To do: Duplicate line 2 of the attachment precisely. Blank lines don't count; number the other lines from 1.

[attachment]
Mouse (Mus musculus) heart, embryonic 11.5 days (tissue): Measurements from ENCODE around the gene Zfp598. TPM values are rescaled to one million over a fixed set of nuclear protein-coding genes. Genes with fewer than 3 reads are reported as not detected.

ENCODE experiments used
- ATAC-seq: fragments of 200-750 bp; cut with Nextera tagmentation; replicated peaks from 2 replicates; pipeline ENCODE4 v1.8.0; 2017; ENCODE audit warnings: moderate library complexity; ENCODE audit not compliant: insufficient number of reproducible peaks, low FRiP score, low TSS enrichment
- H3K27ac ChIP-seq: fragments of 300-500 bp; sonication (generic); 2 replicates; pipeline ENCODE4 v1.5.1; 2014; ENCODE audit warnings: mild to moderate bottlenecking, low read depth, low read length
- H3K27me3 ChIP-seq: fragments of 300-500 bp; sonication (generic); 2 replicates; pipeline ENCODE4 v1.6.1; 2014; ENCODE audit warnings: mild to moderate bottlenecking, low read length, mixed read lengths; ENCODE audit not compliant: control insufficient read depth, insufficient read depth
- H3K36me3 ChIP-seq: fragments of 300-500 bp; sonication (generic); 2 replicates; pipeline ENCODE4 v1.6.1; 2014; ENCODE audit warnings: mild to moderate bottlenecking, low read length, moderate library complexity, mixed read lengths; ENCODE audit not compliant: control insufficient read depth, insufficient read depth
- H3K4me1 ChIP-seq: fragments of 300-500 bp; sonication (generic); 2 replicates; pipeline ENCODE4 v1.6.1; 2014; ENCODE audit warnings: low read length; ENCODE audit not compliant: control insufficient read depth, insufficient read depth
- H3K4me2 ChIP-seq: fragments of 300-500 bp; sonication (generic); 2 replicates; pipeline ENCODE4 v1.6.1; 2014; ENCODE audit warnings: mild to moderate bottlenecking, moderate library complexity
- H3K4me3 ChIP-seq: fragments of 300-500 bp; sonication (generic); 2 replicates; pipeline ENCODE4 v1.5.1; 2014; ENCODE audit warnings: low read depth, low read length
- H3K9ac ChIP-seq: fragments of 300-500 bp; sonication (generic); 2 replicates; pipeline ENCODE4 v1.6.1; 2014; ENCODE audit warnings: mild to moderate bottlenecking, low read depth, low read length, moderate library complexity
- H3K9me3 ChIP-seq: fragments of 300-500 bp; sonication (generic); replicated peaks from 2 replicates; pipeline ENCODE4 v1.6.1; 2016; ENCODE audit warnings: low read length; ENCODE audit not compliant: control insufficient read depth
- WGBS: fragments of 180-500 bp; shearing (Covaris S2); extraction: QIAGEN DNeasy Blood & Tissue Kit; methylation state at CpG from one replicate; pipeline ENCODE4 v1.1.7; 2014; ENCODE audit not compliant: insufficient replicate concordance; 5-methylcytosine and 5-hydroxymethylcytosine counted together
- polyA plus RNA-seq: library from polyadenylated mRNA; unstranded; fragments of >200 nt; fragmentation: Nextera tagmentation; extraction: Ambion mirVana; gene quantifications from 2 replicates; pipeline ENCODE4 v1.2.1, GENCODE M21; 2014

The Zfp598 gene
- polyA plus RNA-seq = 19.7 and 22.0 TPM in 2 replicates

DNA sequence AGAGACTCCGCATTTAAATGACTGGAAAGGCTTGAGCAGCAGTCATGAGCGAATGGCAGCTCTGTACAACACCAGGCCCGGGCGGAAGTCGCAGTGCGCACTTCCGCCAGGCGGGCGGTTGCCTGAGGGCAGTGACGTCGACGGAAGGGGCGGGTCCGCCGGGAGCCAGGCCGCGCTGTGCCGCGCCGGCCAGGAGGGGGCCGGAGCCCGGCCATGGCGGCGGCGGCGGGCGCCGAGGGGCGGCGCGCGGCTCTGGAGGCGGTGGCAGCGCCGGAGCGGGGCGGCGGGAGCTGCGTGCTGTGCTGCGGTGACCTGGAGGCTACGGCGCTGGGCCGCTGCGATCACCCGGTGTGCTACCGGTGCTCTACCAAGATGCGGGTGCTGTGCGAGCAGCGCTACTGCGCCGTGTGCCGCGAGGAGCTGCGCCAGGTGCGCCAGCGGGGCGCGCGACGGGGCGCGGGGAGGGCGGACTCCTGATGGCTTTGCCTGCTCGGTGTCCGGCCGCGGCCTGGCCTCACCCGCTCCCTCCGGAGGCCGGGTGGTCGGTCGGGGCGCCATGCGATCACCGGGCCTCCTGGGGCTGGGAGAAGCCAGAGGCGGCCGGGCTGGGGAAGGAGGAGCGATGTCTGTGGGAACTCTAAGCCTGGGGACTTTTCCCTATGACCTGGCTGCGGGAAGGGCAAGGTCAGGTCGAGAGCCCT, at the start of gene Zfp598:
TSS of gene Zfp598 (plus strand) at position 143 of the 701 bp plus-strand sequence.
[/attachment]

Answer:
ENCODE experiments used